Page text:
launched in 2013, the brand has grown quickly. Sales and marketing director David Blake says the company did $1 million in wholesale business last year. Its products are currently distributed throughout Michigan and will launch this year in Ohio, Illinois, Wisconsin, Indiana, and North Carolina.
Image via Blake's Hard Cider Facebook page
Blake says his family’s preexisting business has helped to drive Blake’s Hard Cider's rapid growth, but the brand also has a couple of other differentiating factors. One is its marketing, which emphasizes a humorous masculinity to counter the common wisdom that hard cider is a feminine drink. The other, perhaps most important, is that the Blakes don’t just make the cider; they make everything that goes into it.
“There’s a lot of craft breweries and cideries that are around, but there aren’t many that really do everything on the farm,” Blake says. “We grow all our apples on the farm. We try to use as many ingredients as we have on the farm in the cider.”
Blake expresses confidence that the company can use those unique traits to command the regional market for hard cider.
“Right now, I don’t think you can say there’s an established hard cider company in the Midwest that is familiar to everybody,” he says. “I think there’s room in that category for someone to be the leader in it, and that’s where we want to be.”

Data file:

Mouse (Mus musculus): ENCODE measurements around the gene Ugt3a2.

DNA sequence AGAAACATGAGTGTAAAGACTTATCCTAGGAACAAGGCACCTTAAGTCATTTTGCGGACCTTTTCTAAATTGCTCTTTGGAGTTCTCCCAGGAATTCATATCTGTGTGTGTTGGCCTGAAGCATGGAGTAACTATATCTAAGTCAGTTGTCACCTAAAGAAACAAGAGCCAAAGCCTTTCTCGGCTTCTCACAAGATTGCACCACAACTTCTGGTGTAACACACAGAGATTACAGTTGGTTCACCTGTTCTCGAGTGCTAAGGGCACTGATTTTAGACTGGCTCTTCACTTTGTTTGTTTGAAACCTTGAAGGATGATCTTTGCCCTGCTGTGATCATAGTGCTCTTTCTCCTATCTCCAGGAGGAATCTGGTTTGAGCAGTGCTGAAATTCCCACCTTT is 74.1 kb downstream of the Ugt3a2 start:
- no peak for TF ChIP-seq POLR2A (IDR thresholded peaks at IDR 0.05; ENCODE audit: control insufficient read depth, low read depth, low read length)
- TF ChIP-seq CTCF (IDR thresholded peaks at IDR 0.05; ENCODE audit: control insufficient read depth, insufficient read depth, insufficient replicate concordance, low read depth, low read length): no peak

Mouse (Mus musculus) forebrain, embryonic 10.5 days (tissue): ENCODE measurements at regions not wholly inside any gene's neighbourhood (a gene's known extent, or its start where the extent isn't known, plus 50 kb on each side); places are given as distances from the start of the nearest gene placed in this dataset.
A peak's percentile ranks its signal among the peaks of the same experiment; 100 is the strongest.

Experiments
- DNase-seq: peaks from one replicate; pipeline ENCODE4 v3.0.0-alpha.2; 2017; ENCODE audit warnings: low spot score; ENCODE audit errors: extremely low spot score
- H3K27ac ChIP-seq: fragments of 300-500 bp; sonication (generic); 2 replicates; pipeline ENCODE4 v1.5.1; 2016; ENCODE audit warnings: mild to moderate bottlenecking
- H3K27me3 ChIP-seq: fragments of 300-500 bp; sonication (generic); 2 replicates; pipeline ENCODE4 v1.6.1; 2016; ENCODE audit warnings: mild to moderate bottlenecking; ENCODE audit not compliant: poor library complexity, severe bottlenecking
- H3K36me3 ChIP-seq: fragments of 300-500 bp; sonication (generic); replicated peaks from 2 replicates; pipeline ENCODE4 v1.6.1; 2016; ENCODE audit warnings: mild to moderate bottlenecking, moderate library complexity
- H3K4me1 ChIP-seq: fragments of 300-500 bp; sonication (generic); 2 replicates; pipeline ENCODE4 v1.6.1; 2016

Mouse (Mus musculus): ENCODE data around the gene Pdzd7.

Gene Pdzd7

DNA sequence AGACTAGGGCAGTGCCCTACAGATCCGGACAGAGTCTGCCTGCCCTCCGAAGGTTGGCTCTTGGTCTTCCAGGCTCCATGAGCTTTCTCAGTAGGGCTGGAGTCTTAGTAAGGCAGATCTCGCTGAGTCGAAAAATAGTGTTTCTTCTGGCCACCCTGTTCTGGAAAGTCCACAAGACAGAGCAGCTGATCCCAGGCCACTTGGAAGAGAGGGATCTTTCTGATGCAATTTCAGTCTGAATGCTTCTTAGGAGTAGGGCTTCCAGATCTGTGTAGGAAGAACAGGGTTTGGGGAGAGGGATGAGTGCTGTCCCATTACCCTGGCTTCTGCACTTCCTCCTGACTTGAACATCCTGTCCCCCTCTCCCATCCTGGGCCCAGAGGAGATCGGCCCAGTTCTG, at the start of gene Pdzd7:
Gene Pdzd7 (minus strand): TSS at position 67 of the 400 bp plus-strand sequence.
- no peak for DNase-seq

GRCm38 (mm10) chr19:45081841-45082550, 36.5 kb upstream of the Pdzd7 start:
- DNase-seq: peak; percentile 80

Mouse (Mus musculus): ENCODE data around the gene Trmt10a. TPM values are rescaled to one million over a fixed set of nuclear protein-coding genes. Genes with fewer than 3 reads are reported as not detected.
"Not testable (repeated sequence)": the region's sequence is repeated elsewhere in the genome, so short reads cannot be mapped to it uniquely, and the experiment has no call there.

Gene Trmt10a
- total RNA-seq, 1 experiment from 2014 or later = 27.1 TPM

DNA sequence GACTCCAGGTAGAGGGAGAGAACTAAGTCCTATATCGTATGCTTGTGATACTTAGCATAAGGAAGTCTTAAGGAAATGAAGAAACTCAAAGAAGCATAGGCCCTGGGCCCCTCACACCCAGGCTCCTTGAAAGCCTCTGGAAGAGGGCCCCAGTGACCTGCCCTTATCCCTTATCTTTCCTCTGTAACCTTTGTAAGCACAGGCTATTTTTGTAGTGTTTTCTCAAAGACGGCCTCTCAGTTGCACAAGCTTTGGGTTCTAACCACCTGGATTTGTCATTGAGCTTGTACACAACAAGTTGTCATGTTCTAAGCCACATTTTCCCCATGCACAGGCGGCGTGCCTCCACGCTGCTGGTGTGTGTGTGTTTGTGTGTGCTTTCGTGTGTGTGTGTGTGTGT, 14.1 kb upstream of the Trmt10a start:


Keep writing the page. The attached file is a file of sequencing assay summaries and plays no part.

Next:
David Klingenberger’s fermented-foods business, the Brinery
, did $600,000 in sales last year. That’s an impressive figure compared to the $40,000 worth of sauerkraut Klingenberger sold when he started the Brinery in 2010, and even more impressive considering that he started the Ann Arbor-based business with less than $1,000 to his name. But Klingenberger says traditional capital wasn’t nearly as important to getting his business off the ground as what he calls “social capital.” Klingenberger never attended college and spent several years of his young adulthood working on Chelsea’s Tantre Farm
. Through that experience he says he immersed himself in relationships with local “hand-to-mouth businesses.”
David Klingenberger, founder and owner of the Brinery
“I had built up a community base, and it was a really smooth transition to start building up our business around the local food community of Ann Arbor,” he says.
Klingenberger’s product line has since expanded to include pickles, tempeh, and hot sauce. Distribution has also increased dramatically since Klingenberger’s early days of selling primarily at the Ann Arbor Farmers Market and Detroit's Eastern Market. Brinery products are now available in retail locations in five states, and Klingenberger recently signed a deal that will put his wares in all 48 stores in Whole Foods’ Midwest district.
While completing Goldman Sachs’ 10,000 Small Businesses
program in Detroit, Klingenberger’s been thinking a lot about the Brinery’s future. He says consumer trends toward natural foods make him confident in his goals to be grossing $9 million a year within five years and $30-$40 million a year within 10 years.
“It’s not sexy anymore to eat factory food like it was in the ‘50s,” Klingenberger says. “People are looking for more authentic, traditional food. When companies like Campbell buy companies like Garden Fresh, that’s what they’re looking to do, to strengthen their position a little better.”
Support for this series on food and agriculture in Southeast Michigan is provided in part by the Detroit Food and Agriculture Network. See other stories in this series here.
Patrick Dunn is an Ann Arbor-based freelance writer. Follow him on Twitter @patrickdunnhere.
Photos by Dave Lewinski.